May 02, 2012 11:11 AM EDT
Jazz musician Herbie Hancock will reveal intimate details of his career in a memoir due for release in fall 2014, Viking Press said on Tuesday.
Hancock, 71, has become a pioneering force in the jazz and blues music world, earning 14 Grammy awards and an Academy Award over his five-decade career, and seeing many of his songs become music staples.
"There are few artists in any genre who have had a career as rich and influential as Mr. Hancock's, and his memoir promises to be not only the record of a remarkable life and career but a singular chronicle of one of the most fertile periods in the development of jazz," said Clare Ferraro, president of Viking Press.
The pianist and composer, from Chicago, rose to fame in the 1960s playing with trumpeter Miles Davis in his "second great quintet," and composed hits such as "Watermelon Man," "Chameleon" and "Cantaloupe Island."
Hancock is currently an ambassador for the United Nations Educational, Scientific and Cultural Organization (UNESCO), pledging to use music to cross cultural boundaries and promote literacy and creativity among youth around the world.
Tim Kinsella's Joan of Arc embarks on a short U.S. tour this fall. The longstanding experimental indie outfit will be playing shows mostly within the Midwestern region of their Chicago home base before winding up at New York's Knitting Factory for a concert on Oct. 7.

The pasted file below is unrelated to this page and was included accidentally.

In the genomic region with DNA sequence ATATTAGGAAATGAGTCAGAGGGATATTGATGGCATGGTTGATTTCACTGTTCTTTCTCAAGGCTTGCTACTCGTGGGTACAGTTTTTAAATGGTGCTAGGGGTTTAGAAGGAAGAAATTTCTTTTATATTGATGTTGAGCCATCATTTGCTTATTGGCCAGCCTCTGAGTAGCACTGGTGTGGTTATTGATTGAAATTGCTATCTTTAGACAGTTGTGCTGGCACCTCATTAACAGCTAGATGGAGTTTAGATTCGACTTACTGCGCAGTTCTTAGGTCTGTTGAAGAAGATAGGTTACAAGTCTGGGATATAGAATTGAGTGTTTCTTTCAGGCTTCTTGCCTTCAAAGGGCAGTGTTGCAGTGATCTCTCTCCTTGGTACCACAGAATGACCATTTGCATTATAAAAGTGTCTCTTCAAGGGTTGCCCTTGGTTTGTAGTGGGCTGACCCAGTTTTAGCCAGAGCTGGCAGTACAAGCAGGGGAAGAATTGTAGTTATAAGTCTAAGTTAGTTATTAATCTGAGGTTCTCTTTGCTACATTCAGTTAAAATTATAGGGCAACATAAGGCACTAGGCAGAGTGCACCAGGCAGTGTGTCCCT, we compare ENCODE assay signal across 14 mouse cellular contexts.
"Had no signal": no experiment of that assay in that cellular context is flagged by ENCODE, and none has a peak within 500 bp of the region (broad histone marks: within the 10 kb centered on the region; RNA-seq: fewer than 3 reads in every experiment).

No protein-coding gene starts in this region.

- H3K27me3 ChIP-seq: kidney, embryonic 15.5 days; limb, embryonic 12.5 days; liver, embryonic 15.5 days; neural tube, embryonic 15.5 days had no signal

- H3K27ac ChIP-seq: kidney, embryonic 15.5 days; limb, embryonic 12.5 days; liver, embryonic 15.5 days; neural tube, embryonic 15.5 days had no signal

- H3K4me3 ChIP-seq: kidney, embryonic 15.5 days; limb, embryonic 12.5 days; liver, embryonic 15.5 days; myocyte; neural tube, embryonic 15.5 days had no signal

On June 9, in New York City, the Songwriters Hall of Fame inducted Chip Taylor, 76, the outlaw country singer who, like Willie Nelson, rejected Nashville's strict 1970s conformity. Unlike Willie, though, who packed up and moved to Austin, Taylor packed up and quit the music business entirely in 1980 to become a professional gambler. The brother of actor Jon Voight and volcanologist Barry Voight certainly wasn't going to listen to anybody tell him how to make his music.
Eric Krasno's 'Blood From A Stone' (Feel Music Group) rocks righteously on its merry way through funky blues, R'n'B, Americana and what you might call Instant Classic Rock. It's a collaborative effort between he and his main man Dave Gutter who holed up in Gutter's Maine barn to write, record and listen to The Bobby Blue Bland Blues Band's 1974 'Dreamer' and the controversial-in-'68 'Electric Mud' by Muddy Waters.